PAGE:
NVIDIA is demoing a new in-house 3D GUI to showcase the APX 2500's capabilities.


NVIDIA has just announced the 65nm APX 2500, an application processor supporting 720p H.264 video, OpenGL ES 2.0, and HDMI output. On the processing side, it sports an ARM11 core at 750MHz. We had a quick chat with Mike Rayfield and touched on a variety of subjects and interesting design choices...

We’ll begin by listing the chip’s specs in a really concise way:

• ARM11 MPCore CPU @ 750MHz, Single-Core.
• OpenGL ES 2.0 GPU, including CSAA support.
• 720p H.264 Baseline/MPEG-4/VC-1/WMV9 Decode.
• 720p H.264 Baseline/MPEG-4 Encode.
• 12MPixels Camera Sensor support.
• Dedicated hardware blocks for Audio & JPEG.
• Image Signal Processor (superset of the GoForce 5500’s).
• Dual Display support: 720p HDMI + 1280x1024 LCD/CRT.

A very good way to understand what this chip is capable of is to look at what NVIDIA is demoing at the Mobile World Congress: a prototype APX 2500 is connected via HDMI to a 60” LCD and decoding a 720p 30FPS H.264 Baseline video stream with a bitrate of 14Mbps. And products based on the chip should be able to do that non-stop for 10 hours per battery charge (when using, IIRC, an iPhone-sized battery). It would obviously be lower if played on the phone's own screen though, but there's not much to be done about that.

There are a number of things to discuss, but first let’s begin by a disclaimer – because of a lack of time, we didn’t get much information on the 3D part of the chip yet. Don’t worry though, we hopefully will in the next couple of days! As for availability, the chip is sampling today and will enter mass production in June. It is expected to be used in portable navigation devices by late 2008, in portable media players by early 2009, and in mobile phones by late 2009.

Application Processing

NVIDIA uses an ARM11 MPCore in the APX 2500, but it's only single-core. So why even bother with MPCore? The reasons are simple: they already had the license from a few years ago, it's in no way worse than a plain ARM11, and they thought it'd be good experience for the chips they'll make in the future.

At the same time, given that this is a high-end product, why not use a Cortex-A8? Because it's much larger and perf/watt is not necessarily better or even as good. You're also forced to use ARM's NEON unit, which is massive overkill if you've got your own hardware for multimedia processing.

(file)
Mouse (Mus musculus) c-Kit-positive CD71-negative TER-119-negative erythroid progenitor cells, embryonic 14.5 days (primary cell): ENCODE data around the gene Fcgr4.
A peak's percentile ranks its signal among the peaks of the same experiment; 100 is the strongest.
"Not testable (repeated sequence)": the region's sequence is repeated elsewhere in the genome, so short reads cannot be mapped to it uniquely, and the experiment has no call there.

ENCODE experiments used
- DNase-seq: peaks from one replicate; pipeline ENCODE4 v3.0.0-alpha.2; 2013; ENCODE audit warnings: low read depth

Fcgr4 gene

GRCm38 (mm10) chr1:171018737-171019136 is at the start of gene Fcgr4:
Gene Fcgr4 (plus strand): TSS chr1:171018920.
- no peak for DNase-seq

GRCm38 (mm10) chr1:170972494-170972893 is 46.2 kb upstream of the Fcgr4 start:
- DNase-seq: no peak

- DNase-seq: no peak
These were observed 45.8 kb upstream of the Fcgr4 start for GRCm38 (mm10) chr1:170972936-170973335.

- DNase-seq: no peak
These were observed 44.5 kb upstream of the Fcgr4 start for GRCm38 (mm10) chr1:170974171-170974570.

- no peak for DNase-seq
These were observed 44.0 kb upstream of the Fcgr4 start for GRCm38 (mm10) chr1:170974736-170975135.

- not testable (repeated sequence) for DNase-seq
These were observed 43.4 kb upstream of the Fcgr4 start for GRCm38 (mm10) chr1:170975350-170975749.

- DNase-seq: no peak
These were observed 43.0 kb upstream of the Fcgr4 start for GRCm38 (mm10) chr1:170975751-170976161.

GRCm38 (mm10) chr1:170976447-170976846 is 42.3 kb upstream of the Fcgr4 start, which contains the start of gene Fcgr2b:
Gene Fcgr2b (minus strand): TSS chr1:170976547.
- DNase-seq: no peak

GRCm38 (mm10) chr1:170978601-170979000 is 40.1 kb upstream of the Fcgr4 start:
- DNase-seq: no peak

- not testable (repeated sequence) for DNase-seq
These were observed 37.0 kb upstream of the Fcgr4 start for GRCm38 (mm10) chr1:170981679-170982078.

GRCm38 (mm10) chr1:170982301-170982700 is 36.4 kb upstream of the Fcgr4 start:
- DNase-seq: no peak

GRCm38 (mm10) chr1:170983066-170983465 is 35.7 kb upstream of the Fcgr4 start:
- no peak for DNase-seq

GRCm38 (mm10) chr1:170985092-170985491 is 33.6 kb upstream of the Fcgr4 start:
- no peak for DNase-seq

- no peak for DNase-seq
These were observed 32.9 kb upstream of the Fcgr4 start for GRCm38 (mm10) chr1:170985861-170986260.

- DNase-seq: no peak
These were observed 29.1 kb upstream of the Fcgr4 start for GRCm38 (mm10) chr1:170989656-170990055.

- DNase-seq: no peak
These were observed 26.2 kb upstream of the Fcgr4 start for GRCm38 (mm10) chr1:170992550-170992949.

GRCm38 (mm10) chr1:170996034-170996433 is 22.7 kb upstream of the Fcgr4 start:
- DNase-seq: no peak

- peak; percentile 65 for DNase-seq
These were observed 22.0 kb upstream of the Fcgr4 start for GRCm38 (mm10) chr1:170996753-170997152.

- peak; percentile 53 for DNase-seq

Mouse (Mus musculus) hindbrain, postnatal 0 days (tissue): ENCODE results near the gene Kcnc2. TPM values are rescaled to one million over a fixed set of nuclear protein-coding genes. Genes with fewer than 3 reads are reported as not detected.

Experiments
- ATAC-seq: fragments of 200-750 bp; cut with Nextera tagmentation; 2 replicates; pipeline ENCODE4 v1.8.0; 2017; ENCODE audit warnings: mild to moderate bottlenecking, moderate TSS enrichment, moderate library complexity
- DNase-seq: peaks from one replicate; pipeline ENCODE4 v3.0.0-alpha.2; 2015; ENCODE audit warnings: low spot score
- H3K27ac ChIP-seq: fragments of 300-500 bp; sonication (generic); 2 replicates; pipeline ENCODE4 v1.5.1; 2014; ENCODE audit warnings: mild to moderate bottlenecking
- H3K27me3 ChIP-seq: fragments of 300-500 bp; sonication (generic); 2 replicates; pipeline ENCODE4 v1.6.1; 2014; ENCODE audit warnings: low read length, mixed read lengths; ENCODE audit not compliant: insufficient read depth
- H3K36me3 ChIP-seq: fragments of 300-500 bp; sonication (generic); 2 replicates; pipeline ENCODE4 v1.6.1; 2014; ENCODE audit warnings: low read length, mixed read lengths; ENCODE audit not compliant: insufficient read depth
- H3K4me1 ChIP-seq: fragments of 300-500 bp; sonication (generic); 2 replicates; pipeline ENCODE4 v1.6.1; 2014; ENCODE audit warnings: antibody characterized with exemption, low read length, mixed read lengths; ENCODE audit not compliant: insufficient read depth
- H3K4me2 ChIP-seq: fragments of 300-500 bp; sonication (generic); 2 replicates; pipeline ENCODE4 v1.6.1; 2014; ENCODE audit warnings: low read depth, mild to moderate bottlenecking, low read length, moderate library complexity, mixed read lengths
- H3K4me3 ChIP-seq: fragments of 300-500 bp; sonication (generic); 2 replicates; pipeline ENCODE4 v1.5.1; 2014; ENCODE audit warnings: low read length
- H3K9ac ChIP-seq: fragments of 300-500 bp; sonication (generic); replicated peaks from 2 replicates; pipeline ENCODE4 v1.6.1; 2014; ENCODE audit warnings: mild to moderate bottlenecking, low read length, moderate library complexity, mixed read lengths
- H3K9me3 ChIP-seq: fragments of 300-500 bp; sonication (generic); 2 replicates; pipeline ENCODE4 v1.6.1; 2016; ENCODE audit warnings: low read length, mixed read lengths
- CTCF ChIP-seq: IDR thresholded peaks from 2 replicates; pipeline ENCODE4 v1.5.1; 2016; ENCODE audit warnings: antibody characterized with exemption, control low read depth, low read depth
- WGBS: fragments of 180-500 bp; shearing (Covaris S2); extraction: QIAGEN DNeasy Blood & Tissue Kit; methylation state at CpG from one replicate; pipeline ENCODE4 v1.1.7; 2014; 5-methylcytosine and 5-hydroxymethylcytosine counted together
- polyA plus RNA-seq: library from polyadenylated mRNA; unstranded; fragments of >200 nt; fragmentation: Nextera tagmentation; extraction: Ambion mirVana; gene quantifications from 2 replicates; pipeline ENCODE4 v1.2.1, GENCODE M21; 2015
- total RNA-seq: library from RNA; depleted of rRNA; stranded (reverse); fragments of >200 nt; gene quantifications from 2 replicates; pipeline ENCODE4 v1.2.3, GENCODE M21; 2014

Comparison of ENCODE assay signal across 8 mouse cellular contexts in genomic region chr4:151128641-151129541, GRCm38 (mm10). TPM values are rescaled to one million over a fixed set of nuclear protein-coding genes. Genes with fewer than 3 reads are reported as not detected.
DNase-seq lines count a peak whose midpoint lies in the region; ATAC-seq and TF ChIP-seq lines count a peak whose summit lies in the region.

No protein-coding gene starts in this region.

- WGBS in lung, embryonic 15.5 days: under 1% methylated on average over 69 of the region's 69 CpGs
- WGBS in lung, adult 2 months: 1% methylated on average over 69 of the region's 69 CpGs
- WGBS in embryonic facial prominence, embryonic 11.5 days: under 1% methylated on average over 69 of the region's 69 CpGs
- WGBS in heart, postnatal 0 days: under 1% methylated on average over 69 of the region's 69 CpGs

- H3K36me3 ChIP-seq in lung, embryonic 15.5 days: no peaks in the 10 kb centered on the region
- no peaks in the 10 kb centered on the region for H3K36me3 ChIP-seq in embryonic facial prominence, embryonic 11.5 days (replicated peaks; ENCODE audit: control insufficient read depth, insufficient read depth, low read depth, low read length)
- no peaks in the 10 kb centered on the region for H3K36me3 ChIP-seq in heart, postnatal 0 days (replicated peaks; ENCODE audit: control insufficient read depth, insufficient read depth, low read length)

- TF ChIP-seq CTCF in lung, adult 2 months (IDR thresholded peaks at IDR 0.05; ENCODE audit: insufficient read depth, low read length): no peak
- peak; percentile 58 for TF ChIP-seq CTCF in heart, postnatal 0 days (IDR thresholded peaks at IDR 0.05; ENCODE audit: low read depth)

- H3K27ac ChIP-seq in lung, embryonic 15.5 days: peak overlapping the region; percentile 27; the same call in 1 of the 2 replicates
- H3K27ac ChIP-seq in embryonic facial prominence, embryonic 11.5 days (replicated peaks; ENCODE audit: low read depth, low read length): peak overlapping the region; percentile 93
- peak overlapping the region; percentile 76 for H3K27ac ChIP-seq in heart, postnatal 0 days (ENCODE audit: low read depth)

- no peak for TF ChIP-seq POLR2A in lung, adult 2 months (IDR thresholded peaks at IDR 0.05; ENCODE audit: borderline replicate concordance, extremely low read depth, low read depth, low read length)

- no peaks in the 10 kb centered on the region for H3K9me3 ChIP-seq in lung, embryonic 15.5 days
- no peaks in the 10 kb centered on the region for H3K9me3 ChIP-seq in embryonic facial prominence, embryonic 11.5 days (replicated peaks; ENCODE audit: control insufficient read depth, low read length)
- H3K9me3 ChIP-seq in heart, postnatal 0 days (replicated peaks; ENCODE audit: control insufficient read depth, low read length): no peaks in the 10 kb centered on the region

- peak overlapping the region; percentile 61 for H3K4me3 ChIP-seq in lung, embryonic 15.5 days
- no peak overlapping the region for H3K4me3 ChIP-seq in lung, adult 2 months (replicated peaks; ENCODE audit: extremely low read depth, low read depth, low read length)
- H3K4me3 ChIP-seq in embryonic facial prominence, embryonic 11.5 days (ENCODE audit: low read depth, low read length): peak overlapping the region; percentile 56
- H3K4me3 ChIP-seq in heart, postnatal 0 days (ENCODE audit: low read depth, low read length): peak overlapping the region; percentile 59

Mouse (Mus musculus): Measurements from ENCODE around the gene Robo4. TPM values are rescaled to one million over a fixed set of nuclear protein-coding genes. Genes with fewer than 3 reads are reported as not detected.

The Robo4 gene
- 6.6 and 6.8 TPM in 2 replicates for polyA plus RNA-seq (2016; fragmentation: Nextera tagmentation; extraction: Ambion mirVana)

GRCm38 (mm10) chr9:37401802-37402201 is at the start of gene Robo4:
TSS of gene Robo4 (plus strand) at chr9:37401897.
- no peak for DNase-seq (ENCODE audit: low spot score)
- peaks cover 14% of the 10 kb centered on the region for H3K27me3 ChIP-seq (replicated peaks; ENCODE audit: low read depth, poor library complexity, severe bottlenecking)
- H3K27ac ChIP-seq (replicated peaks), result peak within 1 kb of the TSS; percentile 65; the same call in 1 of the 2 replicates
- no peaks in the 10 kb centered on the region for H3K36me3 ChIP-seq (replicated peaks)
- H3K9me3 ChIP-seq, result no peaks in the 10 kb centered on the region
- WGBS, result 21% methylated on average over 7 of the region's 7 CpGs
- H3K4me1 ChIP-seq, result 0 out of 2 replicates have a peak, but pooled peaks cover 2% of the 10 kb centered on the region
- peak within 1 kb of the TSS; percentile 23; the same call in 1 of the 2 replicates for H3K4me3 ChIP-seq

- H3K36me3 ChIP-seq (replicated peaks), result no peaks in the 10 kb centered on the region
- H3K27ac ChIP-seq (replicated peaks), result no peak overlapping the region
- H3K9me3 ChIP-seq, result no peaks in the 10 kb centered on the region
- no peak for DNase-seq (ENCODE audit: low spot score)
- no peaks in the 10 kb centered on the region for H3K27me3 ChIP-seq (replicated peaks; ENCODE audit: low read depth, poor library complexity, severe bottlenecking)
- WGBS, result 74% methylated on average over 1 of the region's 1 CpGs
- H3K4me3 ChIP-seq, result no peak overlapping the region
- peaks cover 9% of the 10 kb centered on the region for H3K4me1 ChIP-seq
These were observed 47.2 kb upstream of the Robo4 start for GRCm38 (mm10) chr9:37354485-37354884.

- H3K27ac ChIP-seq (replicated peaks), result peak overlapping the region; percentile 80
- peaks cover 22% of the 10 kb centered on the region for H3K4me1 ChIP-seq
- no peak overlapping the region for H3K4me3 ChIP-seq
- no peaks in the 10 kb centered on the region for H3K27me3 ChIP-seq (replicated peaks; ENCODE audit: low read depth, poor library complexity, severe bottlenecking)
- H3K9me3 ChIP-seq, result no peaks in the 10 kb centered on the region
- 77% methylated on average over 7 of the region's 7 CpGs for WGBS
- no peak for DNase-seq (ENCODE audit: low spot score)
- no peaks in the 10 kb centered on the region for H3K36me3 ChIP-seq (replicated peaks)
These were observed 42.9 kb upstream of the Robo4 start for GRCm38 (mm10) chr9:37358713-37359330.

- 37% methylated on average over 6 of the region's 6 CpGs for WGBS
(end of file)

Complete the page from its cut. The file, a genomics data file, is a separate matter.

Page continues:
However, since ARM11 is slower per cycle, you risk not being fast enough. NVIDIA's solution there is to clock the ARM11 at up to 750MHz, which we believe to be the fastest 65nm ARM11 announced in the handheld industry. How did they do it? No full custom, but plenty of advanced circuit techniques and gate engineering.

Based on a little bit of Googling, we found out that should result in performance of 920 Dhrystone MIPS, while TI's OMAP3430 should deliver 1100 Dhrystone MIPS with its 550MHz Cortex-A8. So definitely pretty close and likely a decent trade-off, given the noticeably smaller die size and possibly lower power.

What gate engineering implies is the ARM11 core uses gates that have higher performance, but also higher leakage than those in other parts of the chip. That's bad, right? Well, not really, because it also implies lower voltage for a given frequency, and thus potentially lower dynamic power.

Rayfield also mentioned they way they handled memory gave them an advantage to achieve higher clocks. We aren’t sure, but we wouldn’t be surprised if it meant they’re using ARM’s Advantage Memories (or something similar) for the caches, rather than the foundry’s standard SRAM.

The effects of leakage on standby power also aren’t a problem because NVIDIA deployed power islands/shutoff aggressively (more on that later). Overall, it’s hard to conclude how good all these trade-offs really are in practice without the raw data only engineers have, but it definitely sounds very sensible on paper.